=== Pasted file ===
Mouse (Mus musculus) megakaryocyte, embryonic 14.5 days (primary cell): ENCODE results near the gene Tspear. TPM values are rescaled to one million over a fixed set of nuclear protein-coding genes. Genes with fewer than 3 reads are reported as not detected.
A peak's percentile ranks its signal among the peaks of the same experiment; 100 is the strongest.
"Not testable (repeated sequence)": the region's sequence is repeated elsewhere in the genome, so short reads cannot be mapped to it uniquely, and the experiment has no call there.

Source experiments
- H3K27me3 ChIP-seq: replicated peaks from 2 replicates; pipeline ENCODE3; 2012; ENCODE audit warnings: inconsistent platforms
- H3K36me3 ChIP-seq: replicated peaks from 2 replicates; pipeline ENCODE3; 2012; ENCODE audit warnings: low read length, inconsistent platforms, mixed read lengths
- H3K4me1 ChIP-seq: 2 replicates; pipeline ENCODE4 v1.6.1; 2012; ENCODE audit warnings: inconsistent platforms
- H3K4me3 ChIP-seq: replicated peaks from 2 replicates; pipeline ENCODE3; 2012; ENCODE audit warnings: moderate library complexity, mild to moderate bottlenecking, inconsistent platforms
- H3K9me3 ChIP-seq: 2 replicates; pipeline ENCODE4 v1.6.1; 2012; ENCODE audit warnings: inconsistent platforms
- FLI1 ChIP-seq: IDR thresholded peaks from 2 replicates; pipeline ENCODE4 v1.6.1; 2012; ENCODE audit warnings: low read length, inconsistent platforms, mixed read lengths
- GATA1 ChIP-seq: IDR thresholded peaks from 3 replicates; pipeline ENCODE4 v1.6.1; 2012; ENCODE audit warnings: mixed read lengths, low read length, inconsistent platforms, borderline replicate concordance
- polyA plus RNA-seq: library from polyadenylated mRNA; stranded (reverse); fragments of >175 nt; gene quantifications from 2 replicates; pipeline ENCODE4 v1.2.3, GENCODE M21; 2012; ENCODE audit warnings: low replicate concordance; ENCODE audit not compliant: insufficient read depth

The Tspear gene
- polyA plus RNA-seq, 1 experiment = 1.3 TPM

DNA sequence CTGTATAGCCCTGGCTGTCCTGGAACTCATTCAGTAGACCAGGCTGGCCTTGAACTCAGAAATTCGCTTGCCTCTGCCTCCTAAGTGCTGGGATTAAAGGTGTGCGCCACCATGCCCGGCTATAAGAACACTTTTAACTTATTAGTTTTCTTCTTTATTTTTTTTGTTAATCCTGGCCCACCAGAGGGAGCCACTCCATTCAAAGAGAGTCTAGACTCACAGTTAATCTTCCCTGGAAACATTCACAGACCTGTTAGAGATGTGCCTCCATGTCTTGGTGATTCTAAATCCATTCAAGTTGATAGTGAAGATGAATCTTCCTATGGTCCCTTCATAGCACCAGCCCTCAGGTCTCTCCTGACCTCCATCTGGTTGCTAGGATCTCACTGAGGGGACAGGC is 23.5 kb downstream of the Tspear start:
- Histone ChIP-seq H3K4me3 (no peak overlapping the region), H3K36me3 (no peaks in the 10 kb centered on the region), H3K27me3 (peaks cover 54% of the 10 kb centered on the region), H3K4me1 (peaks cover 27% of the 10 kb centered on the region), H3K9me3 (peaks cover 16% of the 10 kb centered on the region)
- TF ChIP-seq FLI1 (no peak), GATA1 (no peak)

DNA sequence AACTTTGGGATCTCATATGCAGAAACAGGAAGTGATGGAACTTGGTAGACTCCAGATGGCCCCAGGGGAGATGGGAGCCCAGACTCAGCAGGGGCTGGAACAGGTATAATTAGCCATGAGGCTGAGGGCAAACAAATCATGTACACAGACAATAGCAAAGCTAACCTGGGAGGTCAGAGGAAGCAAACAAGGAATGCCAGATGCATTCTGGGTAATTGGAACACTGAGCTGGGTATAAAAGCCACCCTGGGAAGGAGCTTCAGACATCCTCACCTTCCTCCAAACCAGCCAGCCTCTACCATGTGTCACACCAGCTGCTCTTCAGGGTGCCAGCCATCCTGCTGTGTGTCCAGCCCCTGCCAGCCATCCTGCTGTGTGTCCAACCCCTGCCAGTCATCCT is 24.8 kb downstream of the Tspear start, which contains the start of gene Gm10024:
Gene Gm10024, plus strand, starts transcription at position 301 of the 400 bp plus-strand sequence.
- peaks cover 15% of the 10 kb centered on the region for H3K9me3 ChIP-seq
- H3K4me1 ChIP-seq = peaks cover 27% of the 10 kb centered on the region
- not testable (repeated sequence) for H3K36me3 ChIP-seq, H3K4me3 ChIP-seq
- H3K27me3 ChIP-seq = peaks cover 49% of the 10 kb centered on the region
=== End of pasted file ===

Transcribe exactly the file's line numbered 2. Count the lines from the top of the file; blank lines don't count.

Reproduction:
A peak's percentile ranks its signal among the peaks of the same experiment; 100 is the strongest.